Jonny Appleseed, by Joshua Whitehead, is one of my top 10 favourite novels, full stop. You may have heard of it from a few little literary prizes as the winner of Canada Reads 2021, the Lambda Literary Award winner for Gay Fiction in 2019, and when it was longlisted for the 2018 Giller Prize, amongst so many other incredible accolades!
I read it for the first time in 2018, then listened to the audiobook (narrated by the author which I cannot recommend enough), and decided to revisit this one-of-a-kind novel during First Nations Public Library Week.
Jonny Appleseed follows our sweetheart hero, Jonny, a cheeky and charming “glitter princess” Indigiqueer sex worker living in Winnipeg, who must scramble to find a ride back home to the Peguis First Nation to attend his stepfather’s funeral. Whitehead defines indigiqueer as “braiding of two worlds” — his queerness and his culture. The word Indigiqueer is his way of making a space, land and ceremony for that identity.
The central plot revolves around Jonny trying to get back home for his stepfather’s funeral, but the novel is like going down a river of Jonny’s memories and dreams: tender moments of secretly watching queer TV in the middle of the night praying to not get caught; making his kokum (grandmothers)’s meatball recipe as an adult; falling into messy love with his childhood friend Tias (and the complex love triangle that emerges later on); his beloved late kokum; being mercilessly harassed as a queer, nerdy Indigenous kid; and his current roster of clients that fetishize his identities but are his livelihood.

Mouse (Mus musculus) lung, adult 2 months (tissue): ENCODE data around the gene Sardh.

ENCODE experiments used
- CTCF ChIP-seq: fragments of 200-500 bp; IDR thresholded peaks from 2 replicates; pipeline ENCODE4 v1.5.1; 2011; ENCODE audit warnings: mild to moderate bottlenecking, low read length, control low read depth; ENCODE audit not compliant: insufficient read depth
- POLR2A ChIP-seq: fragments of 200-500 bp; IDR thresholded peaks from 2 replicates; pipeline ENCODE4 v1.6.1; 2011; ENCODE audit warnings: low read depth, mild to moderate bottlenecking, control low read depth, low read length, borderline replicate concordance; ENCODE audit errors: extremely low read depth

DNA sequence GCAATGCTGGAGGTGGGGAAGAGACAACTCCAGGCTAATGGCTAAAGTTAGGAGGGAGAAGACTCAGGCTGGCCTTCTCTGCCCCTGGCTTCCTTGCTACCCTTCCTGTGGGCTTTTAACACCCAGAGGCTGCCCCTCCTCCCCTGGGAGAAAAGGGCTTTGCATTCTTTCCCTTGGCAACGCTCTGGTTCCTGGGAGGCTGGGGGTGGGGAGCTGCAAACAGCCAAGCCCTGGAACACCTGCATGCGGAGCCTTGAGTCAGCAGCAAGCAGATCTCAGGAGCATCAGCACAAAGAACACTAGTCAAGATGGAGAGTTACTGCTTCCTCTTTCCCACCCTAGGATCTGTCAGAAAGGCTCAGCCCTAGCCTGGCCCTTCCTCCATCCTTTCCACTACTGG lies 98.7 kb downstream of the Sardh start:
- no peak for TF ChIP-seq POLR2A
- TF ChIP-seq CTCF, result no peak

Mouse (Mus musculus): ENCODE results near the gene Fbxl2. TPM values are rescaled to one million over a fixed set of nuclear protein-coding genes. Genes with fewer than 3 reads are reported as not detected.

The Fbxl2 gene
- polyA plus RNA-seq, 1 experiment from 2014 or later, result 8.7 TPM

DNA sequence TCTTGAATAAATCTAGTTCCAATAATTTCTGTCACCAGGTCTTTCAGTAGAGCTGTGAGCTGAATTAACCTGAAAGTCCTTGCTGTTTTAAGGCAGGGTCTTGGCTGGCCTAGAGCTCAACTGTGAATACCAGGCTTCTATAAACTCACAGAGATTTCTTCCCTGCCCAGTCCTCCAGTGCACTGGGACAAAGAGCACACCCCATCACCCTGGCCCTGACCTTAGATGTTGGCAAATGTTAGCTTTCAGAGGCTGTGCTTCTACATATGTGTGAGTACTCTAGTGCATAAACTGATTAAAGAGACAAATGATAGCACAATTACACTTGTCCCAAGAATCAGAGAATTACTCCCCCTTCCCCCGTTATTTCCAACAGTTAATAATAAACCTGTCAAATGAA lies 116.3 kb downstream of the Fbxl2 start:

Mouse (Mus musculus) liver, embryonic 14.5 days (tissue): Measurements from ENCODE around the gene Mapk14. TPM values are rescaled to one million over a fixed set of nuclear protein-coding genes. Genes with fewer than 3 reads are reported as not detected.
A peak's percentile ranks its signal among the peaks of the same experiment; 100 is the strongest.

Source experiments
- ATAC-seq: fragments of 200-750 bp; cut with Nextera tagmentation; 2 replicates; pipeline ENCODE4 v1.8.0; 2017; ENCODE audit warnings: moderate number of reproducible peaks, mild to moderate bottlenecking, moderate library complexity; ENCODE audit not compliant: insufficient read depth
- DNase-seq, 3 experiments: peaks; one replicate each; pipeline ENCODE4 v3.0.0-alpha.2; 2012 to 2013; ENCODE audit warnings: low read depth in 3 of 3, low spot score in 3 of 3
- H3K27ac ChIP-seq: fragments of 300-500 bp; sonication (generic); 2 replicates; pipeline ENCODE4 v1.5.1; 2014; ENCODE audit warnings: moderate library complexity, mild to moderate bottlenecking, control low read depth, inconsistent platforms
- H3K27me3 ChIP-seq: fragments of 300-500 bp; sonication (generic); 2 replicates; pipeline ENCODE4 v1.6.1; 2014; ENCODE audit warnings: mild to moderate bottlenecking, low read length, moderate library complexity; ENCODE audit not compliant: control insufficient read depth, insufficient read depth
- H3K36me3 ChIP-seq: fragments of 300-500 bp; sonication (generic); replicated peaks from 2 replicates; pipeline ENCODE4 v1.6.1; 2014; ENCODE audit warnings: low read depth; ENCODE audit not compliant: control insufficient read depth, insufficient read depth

Jonny is such a wonderful character! He is funny, flirty, smooth-talking, but he also suffers so much. We see his loneliness, grief, and trauma and you can feel the reverence and love he has for the women in his life, particularly his mother and kokum. The impacts of intergenerational and present-day trauma resulting from colonialism affect so much of this novel: the racism, homophobia, transphobia, and fetishization Jonny faces is a direct result of colonialism, and what does he do? He feels and lives so deeply, creating his own way to be, which is revolutionary.
Whitehead writes like no one else I’ve ever read. Each word feels intentional and musical. He captures the frenetic pace of coming of age in digital times authentically.
I think the greatest feat of this book is that Whitehead can express so many of those universally human experiences like grief and being in love with a skilled and casual tone while still focusing on a character that has a deeply specific set of experiences. Specific experiences and identities that up until extremely recently, have been completely missing from or misrepresented in mainstream literature and I can’t wait to read more of.
First Nations Public Library Week encourages us all “learn new things together” – books like Jonny Appleseed give us so much to learn and relearn, and I can’t recommend it enough. So, buckle up for a worthwhile rollercoaster of a book that will absolutely make you laugh and probably cry, which is standard for most books I like to recommend here!